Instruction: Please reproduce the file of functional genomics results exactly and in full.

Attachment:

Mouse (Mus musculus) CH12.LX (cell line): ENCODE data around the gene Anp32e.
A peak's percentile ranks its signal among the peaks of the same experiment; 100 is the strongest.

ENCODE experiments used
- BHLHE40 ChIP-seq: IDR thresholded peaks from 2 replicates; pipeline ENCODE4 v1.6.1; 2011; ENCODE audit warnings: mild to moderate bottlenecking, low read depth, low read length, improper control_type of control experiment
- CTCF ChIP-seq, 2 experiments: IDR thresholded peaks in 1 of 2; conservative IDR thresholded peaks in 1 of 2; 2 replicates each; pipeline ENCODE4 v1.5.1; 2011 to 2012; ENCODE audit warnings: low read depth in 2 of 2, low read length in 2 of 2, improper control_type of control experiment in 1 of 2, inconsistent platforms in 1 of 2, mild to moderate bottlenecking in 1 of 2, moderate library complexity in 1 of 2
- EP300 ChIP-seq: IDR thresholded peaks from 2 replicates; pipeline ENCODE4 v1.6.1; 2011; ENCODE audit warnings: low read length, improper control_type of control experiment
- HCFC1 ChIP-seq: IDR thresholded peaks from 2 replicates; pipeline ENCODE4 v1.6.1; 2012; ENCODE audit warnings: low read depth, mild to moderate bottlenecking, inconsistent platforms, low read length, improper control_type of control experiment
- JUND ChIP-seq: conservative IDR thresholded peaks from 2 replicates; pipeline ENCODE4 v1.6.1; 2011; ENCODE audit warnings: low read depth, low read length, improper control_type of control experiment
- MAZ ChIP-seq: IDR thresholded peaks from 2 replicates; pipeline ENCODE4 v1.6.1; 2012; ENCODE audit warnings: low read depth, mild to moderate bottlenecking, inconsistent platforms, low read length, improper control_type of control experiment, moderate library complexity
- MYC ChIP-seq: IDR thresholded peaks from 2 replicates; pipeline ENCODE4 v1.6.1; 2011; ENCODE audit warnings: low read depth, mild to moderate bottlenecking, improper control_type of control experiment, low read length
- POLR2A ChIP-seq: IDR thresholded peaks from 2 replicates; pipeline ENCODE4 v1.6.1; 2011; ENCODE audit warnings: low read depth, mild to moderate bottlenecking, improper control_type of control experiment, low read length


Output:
Mouse (Mus musculus) CH12.LX (cell line): ENCODE data around the gene Anp32e.
A peak's percentile ranks its signal among the peaks of the same experiment; 100 is the strongest.

ENCODE experiments used
- BHLHE40 ChIP-seq: IDR thresholded peaks from 2 replicates; pipeline ENCODE4 v1.6.1; 2011; ENCODE audit warnings: mild to moderate bottlenecking, low read depth, low read length, improper control_type of control experiment
- CTCF ChIP-seq, 2 experiments: IDR thresholded peaks in 1 of 2; conservative IDR thresholded peaks in 1 of 2; 2 replicates each; pipeline ENCODE4 v1.5.1; 2011 to 2012; ENCODE audit warnings: low read depth in 2 of 2, low read length in 2 of 2, improper control_type of control experiment in 1 of 2, inconsistent platforms in 1 of 2, mild to moderate bottlenecking in 1 of 2, moderate library complexity in 1 of 2
- EP300 ChIP-seq: IDR thresholded peaks from 2 replicates; pipeline ENCODE4 v1.6.1; 2011; ENCODE audit warnings: low read length, improper control_type of control experiment
- HCFC1 ChIP-seq: IDR thresholded peaks from 2 replicates; pipeline ENCODE4 v1.6.1; 2012; ENCODE audit warnings: low read depth, mild to moderate bottlenecking, inconsistent platforms, low read length, improper control_type of control experiment
- JUND ChIP-seq: conservative IDR thresholded peaks from 2 replicates; pipeline ENCODE4 v1.6.1; 2011; ENCODE audit warnings: low read depth, low read length, improper control_type of control experiment
- MAZ ChIP-seq: IDR thresholded peaks from 2 replicates; pipeline ENCODE4 v1.6.1; 2012; ENCODE audit warnings: low read depth, mild to moderate bottlenecking, inconsistent platforms, low read length, improper control_type of control experiment, moderate library complexity
- MYC ChIP-seq: IDR thresholded peaks from 2 replicates; pipeline ENCODE4 v1.6.1; 2011; ENCODE audit warnings: low read depth, mild to moderate bottlenecking, improper control_type of control experiment, low read length
- POLR2A ChIP-seq: IDR thresholded peaks from 2 replicates; pipeline ENCODE4 v1.6.1; 2011; ENCODE audit warnings: low read depth, mild to moderate bottlenecking, improper control_type of control experiment, low read length